新渡戸稲造と「高等なる奥様方」 [in Japanese] Nitobe Inazo and "Married Ladies of Quality (Kotonaru okusamagata)" [in Japanese]
Access this Article
Search this Article
In the January 1918 issue of Shinjokai (New Women), Nitobe Inazo explained the educational purpose of Tokyo Woman's Christian College, which was to open that spring.In the article, Nitobe noted that the unique character of the college was its having the humanities department in which "married ladies of quality" would be produced.Producing "married ladies of quality" sounds out of step with today's Japan, where women are increasingly supposed to aim for independence and work to support themselves. Thus, even when the successor to the College, Tokyo Woman's Christian University, calls on its staff to follow the "spirit of its foundation," the humanities department and its "married ladies of quality" are rarely part of the campus discourse.This silence cannot, however, wipe out either the value that Nitobe placed on "married ladies of quality" or the apparent success of the College in producing elegant wives for educated men of the urban middle-class.This article explores the origin and meaning of Nitobe's "married ladies of quality" in the context of his day. I emphasize the need to locate the origin of TWCC in the educational endeavors of North American Protestant missionaries and their emphasis on "the Christian home" as the guiding principle of female education. I also clarify the links between the concept of "married ladies of quality" and the Imperial contest among nations since levels of civilization were partly gauged according to the type of women that each nation produced. I point out that Nitobe was an earnest participant in this contest.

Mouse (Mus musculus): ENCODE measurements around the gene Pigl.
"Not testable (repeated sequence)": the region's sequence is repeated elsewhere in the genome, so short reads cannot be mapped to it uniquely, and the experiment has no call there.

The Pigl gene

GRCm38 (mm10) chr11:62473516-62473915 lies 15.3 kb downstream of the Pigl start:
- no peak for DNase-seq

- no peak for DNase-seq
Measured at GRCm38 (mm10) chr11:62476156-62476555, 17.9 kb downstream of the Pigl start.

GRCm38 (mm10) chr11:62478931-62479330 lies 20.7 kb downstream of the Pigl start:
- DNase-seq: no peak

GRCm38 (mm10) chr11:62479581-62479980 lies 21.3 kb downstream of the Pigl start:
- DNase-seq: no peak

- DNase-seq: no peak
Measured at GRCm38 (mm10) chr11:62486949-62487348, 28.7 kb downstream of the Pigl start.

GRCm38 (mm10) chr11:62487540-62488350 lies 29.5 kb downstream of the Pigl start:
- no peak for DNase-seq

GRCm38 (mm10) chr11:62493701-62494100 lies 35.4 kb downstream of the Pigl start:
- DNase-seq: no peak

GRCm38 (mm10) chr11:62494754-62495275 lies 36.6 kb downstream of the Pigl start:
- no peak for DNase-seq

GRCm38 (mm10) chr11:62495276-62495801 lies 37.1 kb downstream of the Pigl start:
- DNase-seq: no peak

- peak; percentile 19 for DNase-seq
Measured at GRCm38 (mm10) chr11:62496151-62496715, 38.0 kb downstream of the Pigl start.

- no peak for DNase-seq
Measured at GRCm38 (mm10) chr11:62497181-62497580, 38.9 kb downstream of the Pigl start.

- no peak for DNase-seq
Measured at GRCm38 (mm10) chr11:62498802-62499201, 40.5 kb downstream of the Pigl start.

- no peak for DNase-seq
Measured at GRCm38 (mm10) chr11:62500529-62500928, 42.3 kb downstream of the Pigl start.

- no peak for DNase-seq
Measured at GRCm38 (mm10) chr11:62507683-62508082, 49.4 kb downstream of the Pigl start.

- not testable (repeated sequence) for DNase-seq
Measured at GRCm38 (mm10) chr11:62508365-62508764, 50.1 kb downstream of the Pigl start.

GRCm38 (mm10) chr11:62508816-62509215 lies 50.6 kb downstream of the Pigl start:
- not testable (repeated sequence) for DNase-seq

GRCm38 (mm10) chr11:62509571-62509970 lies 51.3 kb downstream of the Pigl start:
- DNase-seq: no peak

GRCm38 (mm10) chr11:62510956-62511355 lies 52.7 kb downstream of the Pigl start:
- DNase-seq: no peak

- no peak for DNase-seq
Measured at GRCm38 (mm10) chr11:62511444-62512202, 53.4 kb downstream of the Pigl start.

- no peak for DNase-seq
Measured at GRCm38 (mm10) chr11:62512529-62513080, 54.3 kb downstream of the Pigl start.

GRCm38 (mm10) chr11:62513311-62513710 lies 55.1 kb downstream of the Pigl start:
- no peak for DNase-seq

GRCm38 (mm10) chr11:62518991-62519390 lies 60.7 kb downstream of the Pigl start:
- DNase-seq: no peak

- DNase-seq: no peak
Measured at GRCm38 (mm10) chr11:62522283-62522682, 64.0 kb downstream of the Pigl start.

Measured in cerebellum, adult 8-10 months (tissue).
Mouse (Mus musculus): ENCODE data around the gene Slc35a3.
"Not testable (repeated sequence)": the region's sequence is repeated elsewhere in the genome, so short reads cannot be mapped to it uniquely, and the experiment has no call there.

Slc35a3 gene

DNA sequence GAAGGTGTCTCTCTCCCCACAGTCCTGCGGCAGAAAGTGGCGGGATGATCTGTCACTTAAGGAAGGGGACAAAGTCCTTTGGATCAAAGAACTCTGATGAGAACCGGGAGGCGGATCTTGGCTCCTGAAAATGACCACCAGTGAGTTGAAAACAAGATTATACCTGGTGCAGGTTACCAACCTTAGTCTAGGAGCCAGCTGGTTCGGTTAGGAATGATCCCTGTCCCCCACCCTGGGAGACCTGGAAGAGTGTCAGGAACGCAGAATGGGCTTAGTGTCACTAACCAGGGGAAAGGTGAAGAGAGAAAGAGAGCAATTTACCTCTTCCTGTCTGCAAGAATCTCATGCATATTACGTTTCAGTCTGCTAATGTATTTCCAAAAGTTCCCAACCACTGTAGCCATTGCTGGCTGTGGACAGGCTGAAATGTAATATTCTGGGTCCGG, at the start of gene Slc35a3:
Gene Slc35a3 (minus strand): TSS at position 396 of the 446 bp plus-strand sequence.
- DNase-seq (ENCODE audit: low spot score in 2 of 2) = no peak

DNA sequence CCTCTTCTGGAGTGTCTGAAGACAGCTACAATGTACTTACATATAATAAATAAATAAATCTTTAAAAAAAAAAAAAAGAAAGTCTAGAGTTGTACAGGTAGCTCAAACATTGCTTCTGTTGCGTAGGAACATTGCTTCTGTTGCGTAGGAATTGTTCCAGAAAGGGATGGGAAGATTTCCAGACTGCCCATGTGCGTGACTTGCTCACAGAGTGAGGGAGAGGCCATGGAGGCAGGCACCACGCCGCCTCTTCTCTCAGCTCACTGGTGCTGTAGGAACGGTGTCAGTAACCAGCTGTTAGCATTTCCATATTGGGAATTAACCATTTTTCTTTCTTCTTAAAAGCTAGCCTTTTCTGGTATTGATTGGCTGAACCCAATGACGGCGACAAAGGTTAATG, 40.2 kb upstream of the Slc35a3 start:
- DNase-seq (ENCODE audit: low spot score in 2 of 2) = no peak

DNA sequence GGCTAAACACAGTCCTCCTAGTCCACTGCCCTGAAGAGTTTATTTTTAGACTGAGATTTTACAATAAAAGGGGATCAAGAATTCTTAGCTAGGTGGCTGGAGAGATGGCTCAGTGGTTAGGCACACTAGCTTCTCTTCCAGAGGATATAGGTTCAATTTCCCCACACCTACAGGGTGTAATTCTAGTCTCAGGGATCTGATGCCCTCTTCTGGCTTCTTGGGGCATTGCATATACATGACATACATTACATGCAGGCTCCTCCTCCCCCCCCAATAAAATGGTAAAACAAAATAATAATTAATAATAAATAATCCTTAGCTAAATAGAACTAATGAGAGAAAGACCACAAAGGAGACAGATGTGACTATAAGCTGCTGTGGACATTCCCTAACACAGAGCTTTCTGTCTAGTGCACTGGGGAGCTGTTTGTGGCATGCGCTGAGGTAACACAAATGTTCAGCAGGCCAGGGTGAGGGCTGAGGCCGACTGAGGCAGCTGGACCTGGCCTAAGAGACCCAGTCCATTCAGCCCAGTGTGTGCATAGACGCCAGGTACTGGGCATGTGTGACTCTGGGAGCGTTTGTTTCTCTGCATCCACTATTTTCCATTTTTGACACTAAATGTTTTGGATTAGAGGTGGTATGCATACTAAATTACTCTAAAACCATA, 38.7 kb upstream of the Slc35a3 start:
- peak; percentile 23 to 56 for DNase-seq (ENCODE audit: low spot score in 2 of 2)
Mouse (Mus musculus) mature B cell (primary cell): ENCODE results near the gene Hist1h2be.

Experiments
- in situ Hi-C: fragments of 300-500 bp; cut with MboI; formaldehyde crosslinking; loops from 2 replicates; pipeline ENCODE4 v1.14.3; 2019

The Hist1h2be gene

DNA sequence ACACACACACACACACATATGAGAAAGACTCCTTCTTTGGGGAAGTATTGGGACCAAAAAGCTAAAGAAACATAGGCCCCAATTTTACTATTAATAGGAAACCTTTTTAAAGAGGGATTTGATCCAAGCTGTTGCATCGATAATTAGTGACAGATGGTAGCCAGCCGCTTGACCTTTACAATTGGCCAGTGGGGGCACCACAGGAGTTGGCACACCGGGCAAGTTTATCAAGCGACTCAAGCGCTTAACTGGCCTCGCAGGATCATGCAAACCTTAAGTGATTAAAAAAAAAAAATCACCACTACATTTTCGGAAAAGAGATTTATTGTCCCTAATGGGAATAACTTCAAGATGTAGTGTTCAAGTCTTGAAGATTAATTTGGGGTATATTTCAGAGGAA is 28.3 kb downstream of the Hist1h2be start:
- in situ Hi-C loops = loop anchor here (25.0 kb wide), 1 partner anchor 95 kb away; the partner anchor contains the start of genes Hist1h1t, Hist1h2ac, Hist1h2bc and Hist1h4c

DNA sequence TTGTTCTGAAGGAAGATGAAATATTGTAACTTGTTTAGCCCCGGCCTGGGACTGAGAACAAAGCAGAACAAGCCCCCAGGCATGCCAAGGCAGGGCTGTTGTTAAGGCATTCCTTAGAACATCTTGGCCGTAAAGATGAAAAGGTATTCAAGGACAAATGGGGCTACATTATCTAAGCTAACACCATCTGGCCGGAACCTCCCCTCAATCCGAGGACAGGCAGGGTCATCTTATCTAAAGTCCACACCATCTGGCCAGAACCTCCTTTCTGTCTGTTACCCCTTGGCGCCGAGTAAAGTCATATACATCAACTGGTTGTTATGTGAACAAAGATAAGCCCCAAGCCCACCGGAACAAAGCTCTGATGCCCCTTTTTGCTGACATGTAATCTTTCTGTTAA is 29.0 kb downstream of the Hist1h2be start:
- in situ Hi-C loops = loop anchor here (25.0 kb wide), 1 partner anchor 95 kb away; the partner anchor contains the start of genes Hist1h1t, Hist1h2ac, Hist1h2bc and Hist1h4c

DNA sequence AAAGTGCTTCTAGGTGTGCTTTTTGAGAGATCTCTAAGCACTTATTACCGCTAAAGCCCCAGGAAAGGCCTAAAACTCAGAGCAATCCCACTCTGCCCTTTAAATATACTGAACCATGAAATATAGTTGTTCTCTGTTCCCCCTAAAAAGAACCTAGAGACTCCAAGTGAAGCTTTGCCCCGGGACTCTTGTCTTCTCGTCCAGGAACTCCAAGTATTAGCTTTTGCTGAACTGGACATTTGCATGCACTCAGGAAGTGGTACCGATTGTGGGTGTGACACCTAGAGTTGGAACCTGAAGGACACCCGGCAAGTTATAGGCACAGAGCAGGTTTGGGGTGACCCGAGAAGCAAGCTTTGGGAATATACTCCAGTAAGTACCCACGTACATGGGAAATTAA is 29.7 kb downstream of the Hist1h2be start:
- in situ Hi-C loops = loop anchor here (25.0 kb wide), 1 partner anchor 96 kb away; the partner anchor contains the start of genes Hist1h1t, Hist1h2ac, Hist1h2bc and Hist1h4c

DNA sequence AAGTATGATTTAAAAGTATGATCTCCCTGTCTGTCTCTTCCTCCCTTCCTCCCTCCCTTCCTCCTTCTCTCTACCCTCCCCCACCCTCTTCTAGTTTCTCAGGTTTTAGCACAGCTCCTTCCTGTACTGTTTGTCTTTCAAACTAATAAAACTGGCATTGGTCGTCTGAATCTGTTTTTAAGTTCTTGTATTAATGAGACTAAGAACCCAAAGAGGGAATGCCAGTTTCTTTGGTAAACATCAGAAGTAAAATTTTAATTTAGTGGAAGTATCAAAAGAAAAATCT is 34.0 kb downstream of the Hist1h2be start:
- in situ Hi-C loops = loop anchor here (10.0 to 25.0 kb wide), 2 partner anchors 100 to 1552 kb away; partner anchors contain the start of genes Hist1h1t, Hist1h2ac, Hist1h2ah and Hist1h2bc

東京女子大学比較文化研究所紀要 73(-), 1-21, 2012